There is no evidence that any of the food contaminated with the strain of E.coli which has infected more than 2,000 people in Germany has found its way in to British shops, Health Secretary Andrew Lansley said.
Mr Lansley said so far every one of the 11 British citizens infected had recently travelled to Germany and the Government had decided not to ban imports of food at the moment.
In a written ministerial statement, he said the Food Standards Agency would withdraw foods from shops or ban imports should the outbreak reach the UK.
The Government was "taking all possible measures" to monitor the spread of the E.coli 0104, which had so far claimed the lives of 21 Germans and a Swedish national.
The source has yet to be confirmed but the German authorities thought it to be a sprouted seed mix consisting of alfalfa seeds, fenugreek, lentil and azuki beans from a farm in northern Germany.
However, initial tests have proved negative and experts are still searching for a definitive cause, Mr Lansley said.
He added: "I want to reassure the House that I am advised by the Food Standards Agency that there is no evidence that any of these products are present in the UK food chain.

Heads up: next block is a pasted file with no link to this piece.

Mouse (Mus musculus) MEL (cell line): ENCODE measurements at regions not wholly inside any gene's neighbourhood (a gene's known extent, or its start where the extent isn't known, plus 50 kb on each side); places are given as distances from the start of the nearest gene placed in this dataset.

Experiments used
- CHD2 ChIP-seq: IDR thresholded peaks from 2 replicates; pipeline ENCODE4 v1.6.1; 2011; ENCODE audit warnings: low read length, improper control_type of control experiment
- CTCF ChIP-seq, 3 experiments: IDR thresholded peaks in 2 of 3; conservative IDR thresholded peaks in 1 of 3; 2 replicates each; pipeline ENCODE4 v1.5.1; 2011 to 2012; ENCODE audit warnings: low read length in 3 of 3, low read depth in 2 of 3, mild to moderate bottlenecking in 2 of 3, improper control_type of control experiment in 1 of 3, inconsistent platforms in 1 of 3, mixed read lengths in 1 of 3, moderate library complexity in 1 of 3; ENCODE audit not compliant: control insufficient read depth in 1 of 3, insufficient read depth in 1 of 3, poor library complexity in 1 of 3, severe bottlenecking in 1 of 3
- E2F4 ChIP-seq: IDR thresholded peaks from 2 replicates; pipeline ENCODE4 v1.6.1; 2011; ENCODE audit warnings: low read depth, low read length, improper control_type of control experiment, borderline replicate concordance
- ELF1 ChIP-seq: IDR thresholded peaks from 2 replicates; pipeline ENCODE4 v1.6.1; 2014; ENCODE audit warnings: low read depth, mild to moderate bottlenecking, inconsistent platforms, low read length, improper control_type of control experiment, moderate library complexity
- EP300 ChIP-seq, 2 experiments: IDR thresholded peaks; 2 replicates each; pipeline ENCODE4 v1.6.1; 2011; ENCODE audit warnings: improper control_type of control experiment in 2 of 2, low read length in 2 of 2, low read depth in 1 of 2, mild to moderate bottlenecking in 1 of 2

"Information received to date indicates that all of the potentially affected produce was distributed locally in Germany and has been withdrawn from the German market.
"The cases of illness we have in the UK apparently linked to this outbreak are all in people with a history of recent travel from Germany, and no new cases in the UK have been identified since Friday."
A new case of food poisoning apparently linked to a toxic E.coli outbreak has been reported in the UK, bringing the total to 12, the Health Protection Agency said.